New ‘safer’ nuclear reactor offers hopes for waste disposal

British scientists are to research whether a new type of supposedly safer, smaller, cheaper nuclear reactor could help reduce the UK’s radioactive waste stocks.

A team from Cambridge will investigate the potential for using thorium-based fuel in a new reactor under development in the US that would be small enough to manufacture in a factory but produce as much energy as current power plants.

Using a combination of the abundant material thorium and plutonium from the UK’s waste stocks to power a nuclear reactor could theoretically reduce reliance on the rarer element uranium and produce waste that was dangerously radioactive for a much shorter period.

The Cambridge team, led by Dr Geoff Parks, plan to use computer models to research how well this thorium fuel-cycle would work in the “integral inherently safe light water reactor” (I2S-LWR) being developed by the Georgia Institute of Technology.

‘This is a change of paradigm for light water reactors, which attempts to produce the output from a conventional reactor but with the footprint of a small modular reactor,’ Parks told The Engineer, adding that smaller reactors would be quicker and cheaper to build.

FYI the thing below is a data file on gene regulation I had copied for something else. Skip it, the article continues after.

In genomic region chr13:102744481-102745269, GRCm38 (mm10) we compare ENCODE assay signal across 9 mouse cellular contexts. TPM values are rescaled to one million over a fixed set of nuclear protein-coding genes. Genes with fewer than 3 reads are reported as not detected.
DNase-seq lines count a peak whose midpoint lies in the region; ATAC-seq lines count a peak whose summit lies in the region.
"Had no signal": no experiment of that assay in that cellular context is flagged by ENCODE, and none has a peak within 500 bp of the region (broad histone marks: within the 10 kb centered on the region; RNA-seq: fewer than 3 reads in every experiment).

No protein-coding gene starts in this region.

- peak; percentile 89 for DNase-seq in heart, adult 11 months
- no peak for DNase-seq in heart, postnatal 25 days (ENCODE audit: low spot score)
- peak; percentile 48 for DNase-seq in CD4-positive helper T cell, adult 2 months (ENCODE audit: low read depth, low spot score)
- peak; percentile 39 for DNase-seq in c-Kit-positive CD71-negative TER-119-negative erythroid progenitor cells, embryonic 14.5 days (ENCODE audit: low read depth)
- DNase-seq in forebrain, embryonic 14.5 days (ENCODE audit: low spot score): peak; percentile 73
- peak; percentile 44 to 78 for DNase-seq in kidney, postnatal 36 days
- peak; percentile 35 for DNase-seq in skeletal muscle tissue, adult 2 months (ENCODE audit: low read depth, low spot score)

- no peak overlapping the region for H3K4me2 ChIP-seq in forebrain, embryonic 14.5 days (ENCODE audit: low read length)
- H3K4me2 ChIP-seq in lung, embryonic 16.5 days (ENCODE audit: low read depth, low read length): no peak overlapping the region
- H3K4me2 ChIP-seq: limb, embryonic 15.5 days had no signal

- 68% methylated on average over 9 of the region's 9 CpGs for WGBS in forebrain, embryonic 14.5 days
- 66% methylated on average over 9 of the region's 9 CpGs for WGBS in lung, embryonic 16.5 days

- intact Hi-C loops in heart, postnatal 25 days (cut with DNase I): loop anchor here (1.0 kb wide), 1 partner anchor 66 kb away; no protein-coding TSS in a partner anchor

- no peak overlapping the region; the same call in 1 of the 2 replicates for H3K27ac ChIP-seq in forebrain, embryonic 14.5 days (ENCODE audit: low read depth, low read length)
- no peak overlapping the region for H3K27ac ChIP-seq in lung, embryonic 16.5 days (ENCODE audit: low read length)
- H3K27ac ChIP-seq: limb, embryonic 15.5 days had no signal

‘[We’re] looking at potential uses for that reactor technology both short term – as a means of getting rid of plutonium in a useful way rather than simply treating it as a waste – but also establishing a way forward for a longer-term view for the potential use of thorium in the future when uranium begins to run out.’

The designers of the I2S claim it is safer and smaller than current reactor designs because it incorporates its heat exchangers inside its main pressure vessel rather than relying on an external system.

It also features a number of passive safety features, such as a cooling system that relies on naturally circulating air rather than pumped air or water, which won’t stop working without a power supply.

The Cambridge research will explore the pros and cons of different fuel combinations, including thorium, plutonium and the main material the designers are focusing on, uranium silicide, which is more power dense and so more cost-effective than the uranium oxide currently used.

Parks said that because the I2S is an evolution of existing light water reactor designs it could be brought to market more quickly than other reactors proposed for use with a thorium fuel-cycle, suggesting it could even be deployed within a decade and be installed in old nuclear power stations such as Sizewell B.

However, he also admitted that with current uranium stocks there was no major economic necessity to move to a thorium fuel-cycle at the moment and that such a transition would only happen if the government committed to thorium through a long-term flagship research project.

A paper published by the UK’s National Nuclear Laboratory in March 2012 found that ‘the thorium fuel cycle at best has only limited relevance to the UK as an alternative plutonium disposition strategy and as a possible strategic option in the very long term,’ and recommended ‘a low level of engagement in thorium fuel cycle R&D’.